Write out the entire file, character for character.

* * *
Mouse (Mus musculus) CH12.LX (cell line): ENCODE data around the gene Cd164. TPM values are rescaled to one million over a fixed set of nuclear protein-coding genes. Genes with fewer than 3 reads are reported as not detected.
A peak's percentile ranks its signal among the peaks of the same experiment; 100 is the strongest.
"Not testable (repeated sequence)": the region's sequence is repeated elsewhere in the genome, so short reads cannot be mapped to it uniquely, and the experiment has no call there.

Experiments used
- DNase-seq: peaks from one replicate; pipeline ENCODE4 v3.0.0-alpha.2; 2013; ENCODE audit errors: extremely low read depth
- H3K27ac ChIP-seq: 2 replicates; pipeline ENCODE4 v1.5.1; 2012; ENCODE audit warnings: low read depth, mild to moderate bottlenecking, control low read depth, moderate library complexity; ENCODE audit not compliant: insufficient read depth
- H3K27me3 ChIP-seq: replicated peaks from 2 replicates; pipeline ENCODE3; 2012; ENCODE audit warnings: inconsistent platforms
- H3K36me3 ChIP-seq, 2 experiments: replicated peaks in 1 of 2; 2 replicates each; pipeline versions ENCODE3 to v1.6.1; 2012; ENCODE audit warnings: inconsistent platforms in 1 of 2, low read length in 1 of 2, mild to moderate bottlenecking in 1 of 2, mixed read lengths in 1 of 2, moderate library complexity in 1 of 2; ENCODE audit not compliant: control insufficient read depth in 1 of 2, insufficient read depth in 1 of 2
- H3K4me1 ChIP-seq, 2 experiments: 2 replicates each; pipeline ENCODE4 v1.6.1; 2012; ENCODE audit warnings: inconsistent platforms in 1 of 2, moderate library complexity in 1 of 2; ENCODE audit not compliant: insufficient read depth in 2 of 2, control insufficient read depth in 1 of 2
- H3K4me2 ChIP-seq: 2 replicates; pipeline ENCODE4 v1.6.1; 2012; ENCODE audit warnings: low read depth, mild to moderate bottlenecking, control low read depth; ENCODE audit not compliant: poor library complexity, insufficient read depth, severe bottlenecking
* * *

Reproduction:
Mouse (Mus musculus) CH12.LX (cell line): ENCODE data around the gene Cd164. TPM values are rescaled to one million over a fixed set of nuclear protein-coding genes. Genes with fewer than 3 reads are reported as not detected.
A peak's percentile ranks its signal among the peaks of the same experiment; 100 is the strongest.
"Not testable (repeated sequence)": the region's sequence is repeated elsewhere in the genome, so short reads cannot be mapped to it uniquely, and the experiment has no call there.

Experiments used
- DNase-seq: peaks from one replicate; pipeline ENCODE4 v3.0.0-alpha.2; 2013; ENCODE audit errors: extremely low read depth
- H3K27ac ChIP-seq: 2 replicates; pipeline ENCODE4 v1.5.1; 2012; ENCODE audit warnings: low read depth, mild to moderate bottlenecking, control low read depth, moderate library complexity; ENCODE audit not compliant: insufficient read depth
- H3K27me3 ChIP-seq: replicated peaks from 2 replicates; pipeline ENCODE3; 2012; ENCODE audit warnings: inconsistent platforms
- H3K36me3 ChIP-seq, 2 experiments: replicated peaks in 1 of 2; 2 replicates each; pipeline versions ENCODE3 to v1.6.1; 2012; ENCODE audit warnings: inconsistent platforms in 1 of 2, low read length in 1 of 2, mild to moderate bottlenecking in 1 of 2, mixed read lengths in 1 of 2, moderate library complexity in 1 of 2; ENCODE audit not compliant: control insufficient read depth in 1 of 2, insufficient read depth in 1 of 2
- H3K4me1 ChIP-seq, 2 experiments: 2 replicates each; pipeline ENCODE4 v1.6.1; 2012; ENCODE audit warnings: inconsistent platforms in 1 of 2, moderate library complexity in 1 of 2; ENCODE audit not compliant: insufficient read depth in 2 of 2, control insufficient read depth in 1 of 2
- H3K4me2 ChIP-seq: 2 replicates; pipeline ENCODE4 v1.6.1; 2012; ENCODE audit warnings: low read depth, mild to moderate bottlenecking, control low read depth; ENCODE audit not compliant: poor library complexity, insufficient read depth, severe bottlenecking